I enjoy having guests on the blog—I love reading different perspectives on writing. It also gives me a chance to find out about some great new releases.
When I first heard about blog touring, though, I really didn’t have a clue what people were talking about. It was 2008 and I loved the idea of it—the not having to physically tour part—so I spent some time looking it up online. I even signed up for a blog tour class on a Yahoo group that gave some really useful information on blog touring…both hosting one and being a good tour guest.
Reasons to Consider a Blog Tour
It’s hard for you to leave job/family/etc. to travel.
Traveling is expensive
A blog tour reaches many more people than a physical tour
Increased Google Hits for your book and a higher Google ranking
It’s a great way to increase visibility and buzz
Publishers like blog tours, which is another reason to consider having one. A few years back, when blog tours were just really getting cranked up, Felicia Sullivan, a senior online marketing manager of a HarperCollins imprint, was interviewed by the New York Times:
“If I had to choose, I’d rather have an author promote themselves online. You can reach at least a few hundred people on a blog, and save time, money and the fear of being a loser when no one shows up to your reading.”
Are you limited to just visiting blogs with a virtual tour?
No, it’s probably a good idea to mix it up a little. Podcasts are nice. (I was on Red River Writers once…that’s a good one to check out. There’s also the Reading and Writing podcast.) You could also arrange to send your book to online book reviewers so they could review your book—you wouldn’t be making an appearance on their site, but your book would. Also remember to promote or see if friends can tweet or mention your tour or release on Facebook and Twitter or other social media.
When should you start the book tour?
Probably you should kick it off with the release of the book, unless you’re shooting for good pre-orders. And a tour can last as long as you like—and be as intensive as you like. I’ve seen some blog tours where authors have every date in a three-week period booked for an online appearance, and I’ve seen tours (like mine) which were stretched out for a while, but with appearances every couple of days or so.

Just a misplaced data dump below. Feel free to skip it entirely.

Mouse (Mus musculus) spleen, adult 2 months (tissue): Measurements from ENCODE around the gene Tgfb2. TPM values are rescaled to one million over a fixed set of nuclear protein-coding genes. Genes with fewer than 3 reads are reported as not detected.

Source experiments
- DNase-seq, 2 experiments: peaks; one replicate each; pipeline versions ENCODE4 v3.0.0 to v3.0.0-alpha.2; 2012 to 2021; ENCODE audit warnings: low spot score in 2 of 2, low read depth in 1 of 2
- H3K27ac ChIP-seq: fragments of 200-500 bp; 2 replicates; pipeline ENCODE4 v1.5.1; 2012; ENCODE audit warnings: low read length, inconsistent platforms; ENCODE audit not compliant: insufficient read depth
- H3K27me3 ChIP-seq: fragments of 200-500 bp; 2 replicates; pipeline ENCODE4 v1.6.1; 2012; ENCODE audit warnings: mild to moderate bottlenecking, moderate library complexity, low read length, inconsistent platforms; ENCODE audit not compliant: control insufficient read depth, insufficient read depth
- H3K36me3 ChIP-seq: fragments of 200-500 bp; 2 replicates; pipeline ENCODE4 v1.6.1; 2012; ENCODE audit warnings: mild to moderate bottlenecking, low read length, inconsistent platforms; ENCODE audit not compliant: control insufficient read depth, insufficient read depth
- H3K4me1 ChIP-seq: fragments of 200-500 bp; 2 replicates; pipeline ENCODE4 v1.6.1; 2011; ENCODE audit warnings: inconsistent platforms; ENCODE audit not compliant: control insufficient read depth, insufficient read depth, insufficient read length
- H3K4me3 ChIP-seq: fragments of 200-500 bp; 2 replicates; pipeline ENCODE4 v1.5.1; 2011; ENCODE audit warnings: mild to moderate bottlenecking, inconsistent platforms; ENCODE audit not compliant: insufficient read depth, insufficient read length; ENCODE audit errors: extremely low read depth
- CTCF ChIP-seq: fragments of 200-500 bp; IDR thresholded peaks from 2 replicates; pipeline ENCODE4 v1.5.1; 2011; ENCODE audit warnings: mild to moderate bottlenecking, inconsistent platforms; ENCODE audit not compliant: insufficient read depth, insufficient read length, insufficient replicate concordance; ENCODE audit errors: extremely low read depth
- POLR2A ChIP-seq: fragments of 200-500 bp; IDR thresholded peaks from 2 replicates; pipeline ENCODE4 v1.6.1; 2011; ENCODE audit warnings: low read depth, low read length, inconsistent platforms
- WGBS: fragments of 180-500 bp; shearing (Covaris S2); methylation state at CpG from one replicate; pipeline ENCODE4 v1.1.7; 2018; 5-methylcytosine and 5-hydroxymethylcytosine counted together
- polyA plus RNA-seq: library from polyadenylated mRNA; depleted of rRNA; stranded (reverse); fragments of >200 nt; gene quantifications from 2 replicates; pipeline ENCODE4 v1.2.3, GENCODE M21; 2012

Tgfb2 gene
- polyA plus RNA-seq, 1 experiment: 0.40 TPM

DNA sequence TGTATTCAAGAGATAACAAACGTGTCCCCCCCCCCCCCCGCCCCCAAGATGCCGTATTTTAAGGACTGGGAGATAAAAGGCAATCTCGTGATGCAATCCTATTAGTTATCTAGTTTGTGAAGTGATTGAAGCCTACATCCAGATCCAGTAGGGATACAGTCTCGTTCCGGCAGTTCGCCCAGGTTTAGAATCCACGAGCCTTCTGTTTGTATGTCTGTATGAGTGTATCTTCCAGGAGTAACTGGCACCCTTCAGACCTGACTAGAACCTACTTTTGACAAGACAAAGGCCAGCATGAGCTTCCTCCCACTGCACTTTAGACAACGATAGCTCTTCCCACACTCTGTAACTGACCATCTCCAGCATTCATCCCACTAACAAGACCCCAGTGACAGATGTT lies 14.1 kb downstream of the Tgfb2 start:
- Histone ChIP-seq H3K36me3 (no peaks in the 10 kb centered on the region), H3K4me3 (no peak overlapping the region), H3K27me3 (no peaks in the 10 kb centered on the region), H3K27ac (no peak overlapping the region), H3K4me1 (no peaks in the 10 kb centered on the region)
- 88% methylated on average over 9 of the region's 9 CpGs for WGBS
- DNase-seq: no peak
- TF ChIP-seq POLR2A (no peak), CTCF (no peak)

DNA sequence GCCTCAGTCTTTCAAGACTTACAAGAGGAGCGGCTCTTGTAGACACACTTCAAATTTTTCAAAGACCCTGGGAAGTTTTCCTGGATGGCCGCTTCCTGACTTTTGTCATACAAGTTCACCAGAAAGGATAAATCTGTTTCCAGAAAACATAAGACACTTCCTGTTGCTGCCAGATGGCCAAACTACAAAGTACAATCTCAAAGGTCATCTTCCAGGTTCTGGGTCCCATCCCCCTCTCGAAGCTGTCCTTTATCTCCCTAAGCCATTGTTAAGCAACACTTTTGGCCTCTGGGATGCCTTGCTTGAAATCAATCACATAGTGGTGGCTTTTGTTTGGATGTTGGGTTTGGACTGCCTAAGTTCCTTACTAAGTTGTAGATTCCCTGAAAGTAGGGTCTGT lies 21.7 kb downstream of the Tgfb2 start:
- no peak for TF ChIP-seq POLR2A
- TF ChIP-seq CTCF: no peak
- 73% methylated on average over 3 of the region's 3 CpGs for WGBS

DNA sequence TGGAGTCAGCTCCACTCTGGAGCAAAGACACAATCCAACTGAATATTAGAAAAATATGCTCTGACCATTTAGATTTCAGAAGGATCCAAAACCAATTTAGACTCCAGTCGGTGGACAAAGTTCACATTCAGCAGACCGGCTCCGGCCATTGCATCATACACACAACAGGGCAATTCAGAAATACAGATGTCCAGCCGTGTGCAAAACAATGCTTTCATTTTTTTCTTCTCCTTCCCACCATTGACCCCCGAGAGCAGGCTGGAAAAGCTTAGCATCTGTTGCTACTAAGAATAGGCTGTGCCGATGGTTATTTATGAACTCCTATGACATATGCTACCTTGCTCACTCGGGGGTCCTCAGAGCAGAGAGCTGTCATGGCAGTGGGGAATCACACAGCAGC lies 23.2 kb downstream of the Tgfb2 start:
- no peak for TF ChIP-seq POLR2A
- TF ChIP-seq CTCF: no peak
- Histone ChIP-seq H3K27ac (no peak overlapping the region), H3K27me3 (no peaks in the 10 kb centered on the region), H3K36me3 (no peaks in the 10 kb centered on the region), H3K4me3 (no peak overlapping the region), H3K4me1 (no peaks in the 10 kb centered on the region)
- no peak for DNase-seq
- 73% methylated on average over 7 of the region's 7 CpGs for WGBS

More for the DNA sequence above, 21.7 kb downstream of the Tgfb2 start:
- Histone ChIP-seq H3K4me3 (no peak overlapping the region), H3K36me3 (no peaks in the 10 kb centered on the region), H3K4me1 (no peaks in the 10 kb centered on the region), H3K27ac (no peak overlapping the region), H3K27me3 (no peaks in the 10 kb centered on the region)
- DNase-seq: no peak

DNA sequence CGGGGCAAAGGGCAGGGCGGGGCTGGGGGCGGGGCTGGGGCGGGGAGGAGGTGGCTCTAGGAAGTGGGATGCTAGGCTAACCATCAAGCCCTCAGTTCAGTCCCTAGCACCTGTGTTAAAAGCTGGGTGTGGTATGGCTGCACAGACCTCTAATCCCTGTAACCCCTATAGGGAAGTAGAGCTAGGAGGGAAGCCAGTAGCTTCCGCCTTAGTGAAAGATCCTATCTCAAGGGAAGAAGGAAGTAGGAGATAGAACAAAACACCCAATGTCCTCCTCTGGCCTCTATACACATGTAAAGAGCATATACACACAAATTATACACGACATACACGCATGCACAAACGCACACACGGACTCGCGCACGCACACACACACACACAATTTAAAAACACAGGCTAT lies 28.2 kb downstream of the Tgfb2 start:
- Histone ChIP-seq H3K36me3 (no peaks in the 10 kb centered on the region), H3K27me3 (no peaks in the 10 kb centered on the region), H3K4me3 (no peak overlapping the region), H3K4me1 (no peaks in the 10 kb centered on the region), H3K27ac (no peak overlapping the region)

What kinds of formats should you consider for your appearance?
Reviews—You’d ask book bloggers to consider reviewing your book.
Interviews—The blog host would conduct an interview with you.
Character Interview—These can be fun—the blog host interviews your character.
Guest Post—You write a post for the blog host on a topic of the host’s choice…and it usually ties into your new release.
Contests—Holding contests for commenters is a nice way to spur interest in your book.
How do I reach potential hosts?
Finding good hosts is really key. You’ll definitely have online friends who’ll be happy to host you, but also consider reaching out to other bloggers who write or read your genre….particularly blogs that have a lot of followers (usually there’s a widget in the sidebar that shows followers), commenters, and participation. Obviously, you want to get as many eyeballs as possible—and some potential new readers— to look at your book cover and buy link.
Usually, as a host, I get an email or a Facebook message from authors who are interested in appearing on my blog. If I don’t know them, they introduce themselves, tell me a little about their book, mention the date it’s being released, and ask if there’s a date during their launch month that’s available for them to guest post.
Don’t forget to pitch the book. Make sure that you provide your blog host with a “buy link”—a link to an online retailer where an interested reader can purchase your book. Sometimes the blog host will hyperlink your book cover to a buy link, too.
List your tour dates on your blog sidebar. It can help readers keep track of where you’ll be and provides nice exposure for the blog tour hosts.
Etiquette- don’t be obnoxious. Not that any of y’all would be! But some folks get a little too tour-happy and you end up with a bunch of BSP (blatant self-promo) coming out at you from all directions—all the time. Usually it’s enough promo to send readers over to the blog stop du jour from your blog, tweet the stop, and Facebook the stop.
Interested in hosting others’ blog tours? Here’s a post on how to be a good blog tour host that Helen Ginger created (scroll down after you click over.)
A lot of you have been on blog tours—have you got any additional tips to share?